Focusing on resale potential before you buy a property is a little like considering the terms of the divorce settlement before consummating a marriage. Yet, this is precisely what savvy real estate investors do. They plan out their exit strategy before they negotiate a purchase. Home buyers who give consideration to resale potential before they buy can reduce their chances of losing money when they sell.
Location is often touted as the prime value indicator for real estate. This is because properties in the best locations appreciate more during good real estate markets and hold their value better during down markets. The community in which you buy will have an effect on your resale potential, as will market conditions at the time you sell.
There’s usually higher demand for properties that are located in areas where the public schools are good. Because of the demand, these communities tend to be the most expensive. When faced with the alternative of costly private schools, many prospective buyers would rather pay for a more expensive home where they can send their children to the public schools.
Buying in a community that’s on the upswing can result in a big payoff when you sell. These communities are usually located adjacent to more affluent communities that are beyond the price range of most buyers. Look for communities that are close to public transportation, and within a reasonable commute distance of a major metropolitan area.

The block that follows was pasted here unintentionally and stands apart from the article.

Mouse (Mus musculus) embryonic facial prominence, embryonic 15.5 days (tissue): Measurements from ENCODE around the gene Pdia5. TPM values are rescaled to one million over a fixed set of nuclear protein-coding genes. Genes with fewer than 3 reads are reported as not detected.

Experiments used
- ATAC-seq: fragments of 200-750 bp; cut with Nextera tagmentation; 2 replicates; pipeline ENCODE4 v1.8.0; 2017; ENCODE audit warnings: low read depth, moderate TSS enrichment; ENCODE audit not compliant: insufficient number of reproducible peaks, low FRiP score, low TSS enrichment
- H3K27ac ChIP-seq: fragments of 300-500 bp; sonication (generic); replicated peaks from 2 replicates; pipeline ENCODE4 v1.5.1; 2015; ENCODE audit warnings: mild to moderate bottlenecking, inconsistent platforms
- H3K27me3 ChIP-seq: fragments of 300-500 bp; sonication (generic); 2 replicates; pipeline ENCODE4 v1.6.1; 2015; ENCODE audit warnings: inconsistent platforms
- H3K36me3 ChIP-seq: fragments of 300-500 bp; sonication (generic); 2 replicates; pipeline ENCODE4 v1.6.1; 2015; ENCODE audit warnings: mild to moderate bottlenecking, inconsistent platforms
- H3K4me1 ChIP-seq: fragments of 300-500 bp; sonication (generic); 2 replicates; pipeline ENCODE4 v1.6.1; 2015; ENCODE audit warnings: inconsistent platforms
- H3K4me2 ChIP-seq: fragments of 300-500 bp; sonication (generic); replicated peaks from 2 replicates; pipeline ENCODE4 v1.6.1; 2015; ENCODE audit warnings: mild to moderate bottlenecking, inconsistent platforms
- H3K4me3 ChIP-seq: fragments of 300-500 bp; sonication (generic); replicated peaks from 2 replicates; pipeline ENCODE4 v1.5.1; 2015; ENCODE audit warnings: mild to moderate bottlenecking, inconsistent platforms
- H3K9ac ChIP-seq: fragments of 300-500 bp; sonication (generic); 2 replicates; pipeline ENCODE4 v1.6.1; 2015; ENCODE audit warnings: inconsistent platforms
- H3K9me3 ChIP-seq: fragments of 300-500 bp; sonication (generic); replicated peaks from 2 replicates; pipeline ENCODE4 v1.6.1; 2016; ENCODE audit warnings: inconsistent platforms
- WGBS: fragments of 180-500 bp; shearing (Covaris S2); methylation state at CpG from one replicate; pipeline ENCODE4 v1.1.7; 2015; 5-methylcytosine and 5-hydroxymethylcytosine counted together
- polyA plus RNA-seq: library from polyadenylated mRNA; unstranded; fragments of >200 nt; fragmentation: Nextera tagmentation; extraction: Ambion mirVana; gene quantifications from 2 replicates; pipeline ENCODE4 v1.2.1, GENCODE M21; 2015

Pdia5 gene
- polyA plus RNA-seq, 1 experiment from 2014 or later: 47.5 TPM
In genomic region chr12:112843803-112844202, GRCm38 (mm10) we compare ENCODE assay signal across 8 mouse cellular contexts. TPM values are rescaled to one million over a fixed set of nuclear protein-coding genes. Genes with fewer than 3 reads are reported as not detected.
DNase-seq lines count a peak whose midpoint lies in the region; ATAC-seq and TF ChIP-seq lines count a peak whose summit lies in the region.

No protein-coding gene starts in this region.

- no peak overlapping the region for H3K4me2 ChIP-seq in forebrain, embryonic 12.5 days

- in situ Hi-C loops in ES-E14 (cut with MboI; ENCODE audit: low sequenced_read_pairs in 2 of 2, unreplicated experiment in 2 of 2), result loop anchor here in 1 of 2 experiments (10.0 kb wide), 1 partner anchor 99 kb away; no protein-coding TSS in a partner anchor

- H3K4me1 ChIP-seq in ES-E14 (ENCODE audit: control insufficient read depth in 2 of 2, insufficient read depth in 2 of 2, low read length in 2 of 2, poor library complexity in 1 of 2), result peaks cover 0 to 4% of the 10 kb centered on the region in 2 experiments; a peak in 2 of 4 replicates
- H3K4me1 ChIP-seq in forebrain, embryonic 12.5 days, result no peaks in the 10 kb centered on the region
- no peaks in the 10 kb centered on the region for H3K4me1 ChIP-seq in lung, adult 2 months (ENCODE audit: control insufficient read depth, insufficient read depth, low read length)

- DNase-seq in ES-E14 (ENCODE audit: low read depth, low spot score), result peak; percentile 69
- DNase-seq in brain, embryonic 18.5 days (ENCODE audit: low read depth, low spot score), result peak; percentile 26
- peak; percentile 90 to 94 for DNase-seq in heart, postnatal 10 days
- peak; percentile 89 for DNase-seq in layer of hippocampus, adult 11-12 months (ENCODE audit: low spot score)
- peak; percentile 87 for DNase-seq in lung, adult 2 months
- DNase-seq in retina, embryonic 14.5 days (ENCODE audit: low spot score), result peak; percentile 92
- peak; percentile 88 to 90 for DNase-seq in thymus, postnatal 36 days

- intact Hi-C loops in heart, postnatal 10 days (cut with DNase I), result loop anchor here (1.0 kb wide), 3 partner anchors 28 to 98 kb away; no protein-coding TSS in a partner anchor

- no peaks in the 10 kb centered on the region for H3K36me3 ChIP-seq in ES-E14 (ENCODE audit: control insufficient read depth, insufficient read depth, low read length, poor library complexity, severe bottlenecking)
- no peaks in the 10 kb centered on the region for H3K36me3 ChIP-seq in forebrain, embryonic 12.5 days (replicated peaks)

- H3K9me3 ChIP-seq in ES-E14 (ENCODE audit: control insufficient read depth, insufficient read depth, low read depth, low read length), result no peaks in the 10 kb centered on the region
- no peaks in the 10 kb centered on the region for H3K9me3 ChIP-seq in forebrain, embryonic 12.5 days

Location within a community can also affect a property’s resale potential. Usually, homes that are on busy streets, or next to freeways, will sell for less than similar homes that are located on quiet side streets. Being located across the street from a school, which can be noisy, may also result in a discounted price.
Buyers pay more for homes that offer easy access into the main living area. An entry that is level in from the street is ideal. A garage that opens directly into the kitchen area is also desirable. On the other hand, homes that are located up or down a lot of stairs are a hassle for most buyers. An inconvenient access can have an adverse effect on value.
If you buy a home that has an incurable defect, like a busy location or too many stairs, make sure that you don’t overpay. There’s nothing you can do to remedy an incurable defect. It can also negatively impact the price when you decide to sell.
The best time to sell a home that has an incurable defect is when the market is strong and the inventory of homes for sale is low. This is when buyers are willing to make compromises for the sake of being able to buy at all.
In a slow, buyer’s market, where there are plenty of homes for sale, buyers will take their time. They can afford to be choosy. You’ll have to discount your price more in a buyer’s market in order to look attractive relative to the competition.
It’s a good idea before you buy a home to check the permit history on the property. Make sure that you’re not paying a premium for remodeling that was done without necessary building permits. In some communities, homeowners are penalized if the building department becomes aware of work done without permits. You could incur extra expenses that you hadn’t anticipated.
THE CLOSING: Deferred maintenance usually results in a lower sale price. Your best protection is to keep your home well maintained.
Dian Hymer is author of “House Hunting, The Take-Along Workbook for Home Buyers,” and “Starting Out, The Complete Home Buyer’s Guide,” Chronicle Books. Copyright 2003 Dian Hymer
Distributed by Inman News Features